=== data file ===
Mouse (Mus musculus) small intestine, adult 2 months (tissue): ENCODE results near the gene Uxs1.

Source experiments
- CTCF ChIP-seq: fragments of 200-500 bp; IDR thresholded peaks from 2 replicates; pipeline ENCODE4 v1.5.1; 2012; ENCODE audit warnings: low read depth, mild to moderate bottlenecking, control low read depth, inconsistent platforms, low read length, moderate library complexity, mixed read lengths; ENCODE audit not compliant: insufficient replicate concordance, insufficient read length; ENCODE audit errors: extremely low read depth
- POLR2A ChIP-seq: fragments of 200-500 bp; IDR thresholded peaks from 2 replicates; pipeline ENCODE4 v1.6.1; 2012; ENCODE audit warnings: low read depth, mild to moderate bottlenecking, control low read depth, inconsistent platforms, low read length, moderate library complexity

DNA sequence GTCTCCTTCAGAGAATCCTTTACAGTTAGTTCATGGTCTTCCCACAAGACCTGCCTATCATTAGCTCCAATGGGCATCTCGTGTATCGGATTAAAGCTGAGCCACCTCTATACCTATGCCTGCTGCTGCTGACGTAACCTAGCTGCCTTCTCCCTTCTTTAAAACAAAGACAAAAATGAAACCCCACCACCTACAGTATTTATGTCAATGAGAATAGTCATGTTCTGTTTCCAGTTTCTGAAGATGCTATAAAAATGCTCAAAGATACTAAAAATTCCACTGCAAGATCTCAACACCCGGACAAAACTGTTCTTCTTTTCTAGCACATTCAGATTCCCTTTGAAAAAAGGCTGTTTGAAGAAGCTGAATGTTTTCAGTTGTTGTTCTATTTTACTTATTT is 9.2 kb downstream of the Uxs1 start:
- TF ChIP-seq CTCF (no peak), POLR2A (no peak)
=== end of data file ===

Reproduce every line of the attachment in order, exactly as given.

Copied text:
Mouse (Mus musculus) small intestine, adult 2 months (tissue): ENCODE results near the gene Uxs1.

Source experiments
- CTCF ChIP-seq: fragments of 200-500 bp; IDR thresholded peaks from 2 replicates; pipeline ENCODE4 v1.5.1; 2012; ENCODE audit warnings: low read depth, mild to moderate bottlenecking, control low read depth, inconsistent platforms, low read length, moderate library complexity, mixed read lengths; ENCODE audit not compliant: insufficient replicate concordance, insufficient read length; ENCODE audit errors: extremely low read depth
- POLR2A ChIP-seq: fragments of 200-500 bp; IDR thresholded peaks from 2 replicates; pipeline ENCODE4 v1.6.1; 2012; ENCODE audit warnings: low read depth, mild to moderate bottlenecking, control low read depth, inconsistent platforms, low read length, moderate library complexity

DNA sequence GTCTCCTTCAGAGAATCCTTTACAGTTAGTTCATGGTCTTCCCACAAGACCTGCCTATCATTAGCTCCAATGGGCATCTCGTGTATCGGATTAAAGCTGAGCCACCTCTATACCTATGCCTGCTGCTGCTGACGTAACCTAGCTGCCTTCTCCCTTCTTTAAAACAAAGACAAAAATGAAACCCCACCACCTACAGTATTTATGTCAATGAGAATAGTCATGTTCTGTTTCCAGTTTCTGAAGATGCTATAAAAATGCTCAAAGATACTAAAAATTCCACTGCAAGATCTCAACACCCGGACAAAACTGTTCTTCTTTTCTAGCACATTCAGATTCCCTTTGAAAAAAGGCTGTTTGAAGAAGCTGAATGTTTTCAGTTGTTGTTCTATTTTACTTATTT is 9.2 kb downstream of the Uxs1 start:
- TF ChIP-seq CTCF (no peak), POLR2A (no peak)